Complexes formed from silver triflate and (R) or (S)-Binap 9, were isolated at different temperatures and further characterized by X-ray diffraction analysis by Yamamoto’s group.20 These studies revealed that mixture of structures 13-15 are in equilibrium and at room temperature, being the 1:1 complex 14 the most abundant system (Figure 2).
Figure 2. [(R)-Binap]AgOTf complexes.
In spite of equimolar [(S)-Binap]-AgClO4 and [(S)-Binap]-AgOAc complexes gave identical chemical yields of product endo-12aa and very high enantioselection (>99 and 99% ee, respectively, Table 1, 4 and 7) the presumed major complex 16 was much more insoluble in toluene than the analogous formed by AgOAc. This property allowed the separation of the complex 16 from the reaction mixture by simple filtration (see experimental part). Surprisingly, complexes (R)- and (S)-16 exhibited a high stability and any apparent decomposition occurred upon the light exposure. Both complexes 16 and 17 were prepared and isolated by reaction with 1 and 2 equiv of (R)- or (S)-Binap together to 1 equiv. of AgClO4, respectively. The mixture was stirred for 1h at room temperature and the complexes were obtained in quantitative yield. Complex (S)-16 was further characterized by ESI-MS experiments showing an M++1 signal at 731 and a tiny one at 1353 (Graphic 1). In the case of complex (S)-17 (Graphic 2),the same experiment revealed a peak at 1353 and a very small one at 731. However, these two in situformed Binap complexes 16 and 17 could not be differentiated by 31P NMR spectroscopy. Unfortunately, we could not obtain appropriate crystals for their comprehensive and definitive characterization by X-ray diffraction analysis.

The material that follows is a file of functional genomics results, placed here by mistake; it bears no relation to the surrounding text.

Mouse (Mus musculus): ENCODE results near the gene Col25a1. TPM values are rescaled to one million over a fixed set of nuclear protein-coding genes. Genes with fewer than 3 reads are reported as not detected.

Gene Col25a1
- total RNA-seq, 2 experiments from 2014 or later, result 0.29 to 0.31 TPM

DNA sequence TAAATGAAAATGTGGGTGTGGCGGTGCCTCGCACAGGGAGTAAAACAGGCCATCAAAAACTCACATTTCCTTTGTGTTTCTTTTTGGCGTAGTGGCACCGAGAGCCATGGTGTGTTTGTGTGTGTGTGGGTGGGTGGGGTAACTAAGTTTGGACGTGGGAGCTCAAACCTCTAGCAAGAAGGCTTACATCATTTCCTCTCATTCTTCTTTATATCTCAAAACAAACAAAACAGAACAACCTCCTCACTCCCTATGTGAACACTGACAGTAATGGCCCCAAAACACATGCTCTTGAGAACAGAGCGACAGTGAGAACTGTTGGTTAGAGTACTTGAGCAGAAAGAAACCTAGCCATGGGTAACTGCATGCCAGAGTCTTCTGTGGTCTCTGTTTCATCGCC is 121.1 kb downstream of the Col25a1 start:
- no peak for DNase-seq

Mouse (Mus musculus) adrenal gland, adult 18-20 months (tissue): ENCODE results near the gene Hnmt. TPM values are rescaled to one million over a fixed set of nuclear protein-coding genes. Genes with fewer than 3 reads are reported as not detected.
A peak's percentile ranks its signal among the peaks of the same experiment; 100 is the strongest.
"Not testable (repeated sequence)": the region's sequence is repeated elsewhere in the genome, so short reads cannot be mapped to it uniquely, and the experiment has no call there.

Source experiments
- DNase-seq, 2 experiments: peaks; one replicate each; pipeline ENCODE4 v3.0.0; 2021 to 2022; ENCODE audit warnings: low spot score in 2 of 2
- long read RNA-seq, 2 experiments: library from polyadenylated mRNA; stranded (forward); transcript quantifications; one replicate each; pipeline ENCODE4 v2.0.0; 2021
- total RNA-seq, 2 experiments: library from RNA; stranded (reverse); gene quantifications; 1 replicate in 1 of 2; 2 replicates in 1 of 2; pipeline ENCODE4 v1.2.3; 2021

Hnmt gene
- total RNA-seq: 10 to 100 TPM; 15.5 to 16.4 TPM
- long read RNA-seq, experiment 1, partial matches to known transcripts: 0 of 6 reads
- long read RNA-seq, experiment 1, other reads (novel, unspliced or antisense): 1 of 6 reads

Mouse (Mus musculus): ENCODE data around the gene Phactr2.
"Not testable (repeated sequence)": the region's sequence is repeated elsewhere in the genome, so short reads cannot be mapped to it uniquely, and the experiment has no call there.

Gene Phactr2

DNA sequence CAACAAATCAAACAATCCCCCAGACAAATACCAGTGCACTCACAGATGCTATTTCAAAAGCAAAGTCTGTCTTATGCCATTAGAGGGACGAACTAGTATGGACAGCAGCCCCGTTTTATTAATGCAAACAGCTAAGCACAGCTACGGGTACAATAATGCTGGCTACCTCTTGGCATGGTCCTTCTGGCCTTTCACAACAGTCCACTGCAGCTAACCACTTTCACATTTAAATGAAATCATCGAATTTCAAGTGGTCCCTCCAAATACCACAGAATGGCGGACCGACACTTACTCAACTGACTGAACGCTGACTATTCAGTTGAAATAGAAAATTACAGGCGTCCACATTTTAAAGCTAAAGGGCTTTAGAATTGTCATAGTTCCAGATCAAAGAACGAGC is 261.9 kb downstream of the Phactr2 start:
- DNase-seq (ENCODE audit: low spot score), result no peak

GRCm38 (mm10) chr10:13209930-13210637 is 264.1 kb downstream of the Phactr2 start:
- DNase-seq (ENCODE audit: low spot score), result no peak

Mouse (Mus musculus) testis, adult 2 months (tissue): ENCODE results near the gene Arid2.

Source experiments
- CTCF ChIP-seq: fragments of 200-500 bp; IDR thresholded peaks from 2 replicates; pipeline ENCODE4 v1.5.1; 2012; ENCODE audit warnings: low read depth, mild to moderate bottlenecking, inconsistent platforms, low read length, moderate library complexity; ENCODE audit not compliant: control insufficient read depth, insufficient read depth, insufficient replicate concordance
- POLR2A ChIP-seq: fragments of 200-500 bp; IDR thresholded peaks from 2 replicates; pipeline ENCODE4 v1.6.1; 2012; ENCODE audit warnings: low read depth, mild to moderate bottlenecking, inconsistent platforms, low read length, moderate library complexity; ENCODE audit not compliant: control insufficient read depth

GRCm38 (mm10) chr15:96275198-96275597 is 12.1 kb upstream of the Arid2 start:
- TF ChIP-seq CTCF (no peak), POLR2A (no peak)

Figure 3. Structures of complexes (R)-16, (S)-16, and (S)‑17.